EUFF 2015: Body
Body kicks off with one of the strangest, most darkly comedic opening sequences in recent memory. A visibly deceased man, hanging by a noose from a tree, is cut down by crime scene investigators. As they discuss details of the apparent suicide, the man stands up and quietly begins to walk away. Thus begins Malgorzata Szumowska’s bizarre tale of grief and mental illness, which maintains the same level of absurdity throughout.
The tale of a middle-aged attorney (Janusz Gajos), his anorexic daughter (Justyna Suwala), and their grieving psychiatrist (Maja Ostaszewska), Body is an unusually crafted piece of cinema. Its humor is so dry that it’s almost nonexistent, but it often feels like the more intense, serious moments are played for laughs. It’s never completely apparent what Szumowska is going for. The psychiatrist’s unconventional relationship with her massive dog provides some hilarious insight into the woman’s life, and the interactions between the attorney and his daughter are uncomfortable to say the least. Body borders on surrealism at times, as the characters are almost too strange to exist in reality.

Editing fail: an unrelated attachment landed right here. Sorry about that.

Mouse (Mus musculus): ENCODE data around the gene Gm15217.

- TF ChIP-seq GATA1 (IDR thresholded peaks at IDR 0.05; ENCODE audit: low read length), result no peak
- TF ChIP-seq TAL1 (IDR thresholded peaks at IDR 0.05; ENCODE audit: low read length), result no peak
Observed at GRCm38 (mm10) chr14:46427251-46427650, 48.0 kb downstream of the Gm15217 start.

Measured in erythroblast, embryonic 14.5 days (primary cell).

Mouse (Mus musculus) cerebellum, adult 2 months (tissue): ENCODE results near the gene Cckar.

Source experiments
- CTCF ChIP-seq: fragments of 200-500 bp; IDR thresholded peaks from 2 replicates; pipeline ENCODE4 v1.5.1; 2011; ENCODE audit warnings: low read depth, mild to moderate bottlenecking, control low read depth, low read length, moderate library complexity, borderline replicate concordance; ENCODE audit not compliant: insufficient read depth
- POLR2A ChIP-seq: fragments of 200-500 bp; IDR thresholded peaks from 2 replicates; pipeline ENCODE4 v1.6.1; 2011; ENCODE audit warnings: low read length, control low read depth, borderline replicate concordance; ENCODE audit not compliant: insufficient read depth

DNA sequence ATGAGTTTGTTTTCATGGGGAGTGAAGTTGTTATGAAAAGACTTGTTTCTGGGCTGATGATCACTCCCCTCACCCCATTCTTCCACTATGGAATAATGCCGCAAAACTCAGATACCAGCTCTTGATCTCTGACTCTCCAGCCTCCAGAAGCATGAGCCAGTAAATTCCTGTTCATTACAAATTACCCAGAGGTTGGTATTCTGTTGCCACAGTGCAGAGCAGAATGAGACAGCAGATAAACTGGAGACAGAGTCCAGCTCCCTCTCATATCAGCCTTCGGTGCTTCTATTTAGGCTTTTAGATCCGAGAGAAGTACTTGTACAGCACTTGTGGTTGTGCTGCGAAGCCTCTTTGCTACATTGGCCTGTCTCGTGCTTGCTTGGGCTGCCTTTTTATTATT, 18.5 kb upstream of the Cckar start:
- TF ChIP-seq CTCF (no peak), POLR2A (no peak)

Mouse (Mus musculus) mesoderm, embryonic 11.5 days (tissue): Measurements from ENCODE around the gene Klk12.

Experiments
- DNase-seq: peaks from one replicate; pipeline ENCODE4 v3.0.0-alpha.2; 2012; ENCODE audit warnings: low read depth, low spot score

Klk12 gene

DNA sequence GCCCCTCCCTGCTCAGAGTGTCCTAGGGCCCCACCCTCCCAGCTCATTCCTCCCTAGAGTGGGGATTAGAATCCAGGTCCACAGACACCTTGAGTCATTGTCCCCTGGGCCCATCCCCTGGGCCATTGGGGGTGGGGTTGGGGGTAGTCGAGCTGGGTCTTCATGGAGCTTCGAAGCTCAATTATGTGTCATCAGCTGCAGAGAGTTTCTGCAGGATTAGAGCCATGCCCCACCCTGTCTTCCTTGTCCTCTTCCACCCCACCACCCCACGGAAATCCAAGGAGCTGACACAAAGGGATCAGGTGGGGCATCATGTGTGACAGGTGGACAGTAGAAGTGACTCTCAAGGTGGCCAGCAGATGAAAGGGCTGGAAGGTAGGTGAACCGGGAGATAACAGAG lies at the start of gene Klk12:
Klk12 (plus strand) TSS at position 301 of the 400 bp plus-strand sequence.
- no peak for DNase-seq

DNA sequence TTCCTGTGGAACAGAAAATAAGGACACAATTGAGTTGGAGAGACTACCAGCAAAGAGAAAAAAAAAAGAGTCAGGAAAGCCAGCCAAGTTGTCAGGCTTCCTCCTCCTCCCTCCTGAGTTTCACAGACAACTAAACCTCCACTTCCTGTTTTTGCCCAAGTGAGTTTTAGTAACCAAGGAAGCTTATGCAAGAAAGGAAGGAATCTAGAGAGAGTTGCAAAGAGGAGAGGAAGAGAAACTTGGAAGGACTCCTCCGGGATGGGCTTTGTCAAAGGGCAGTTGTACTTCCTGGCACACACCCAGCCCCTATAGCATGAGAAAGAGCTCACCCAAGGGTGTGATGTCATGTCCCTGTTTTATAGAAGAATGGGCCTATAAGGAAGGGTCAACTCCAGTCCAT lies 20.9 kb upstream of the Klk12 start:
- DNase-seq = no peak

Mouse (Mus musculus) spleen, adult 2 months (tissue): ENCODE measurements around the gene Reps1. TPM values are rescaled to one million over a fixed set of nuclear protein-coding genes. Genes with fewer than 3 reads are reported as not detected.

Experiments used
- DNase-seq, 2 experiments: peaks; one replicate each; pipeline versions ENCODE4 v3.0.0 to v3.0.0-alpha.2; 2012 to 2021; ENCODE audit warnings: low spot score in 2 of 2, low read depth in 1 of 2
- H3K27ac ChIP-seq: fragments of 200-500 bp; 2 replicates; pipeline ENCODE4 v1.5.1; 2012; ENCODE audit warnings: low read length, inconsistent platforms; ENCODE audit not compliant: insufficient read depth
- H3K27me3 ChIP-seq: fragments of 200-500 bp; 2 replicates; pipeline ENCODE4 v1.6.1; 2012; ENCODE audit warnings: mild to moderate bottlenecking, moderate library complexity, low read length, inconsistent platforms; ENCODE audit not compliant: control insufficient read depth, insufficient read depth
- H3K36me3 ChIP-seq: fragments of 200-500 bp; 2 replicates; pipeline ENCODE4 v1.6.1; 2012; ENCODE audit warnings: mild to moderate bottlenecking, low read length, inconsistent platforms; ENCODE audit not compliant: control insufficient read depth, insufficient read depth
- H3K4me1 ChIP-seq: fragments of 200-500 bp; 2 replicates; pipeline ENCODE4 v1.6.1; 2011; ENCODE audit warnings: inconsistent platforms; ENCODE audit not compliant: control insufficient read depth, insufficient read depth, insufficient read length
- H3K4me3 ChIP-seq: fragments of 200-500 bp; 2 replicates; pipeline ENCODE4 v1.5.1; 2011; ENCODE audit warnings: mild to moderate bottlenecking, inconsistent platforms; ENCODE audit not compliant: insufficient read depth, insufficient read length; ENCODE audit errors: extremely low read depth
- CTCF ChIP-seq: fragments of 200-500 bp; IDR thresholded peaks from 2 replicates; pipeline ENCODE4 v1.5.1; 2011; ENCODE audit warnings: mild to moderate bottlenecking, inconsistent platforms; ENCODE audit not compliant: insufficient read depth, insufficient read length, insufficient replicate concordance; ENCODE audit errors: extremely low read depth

It’s not a particularly enjoyable film, but it’s certainly not a boring one. In the same year that saw the release of the late Marcin Wrona’s Demon, Body is yet another example of the daring cinema that’s currently coming out of Poland. It’s not for everyone, but it’s an interesting piece of art regardless.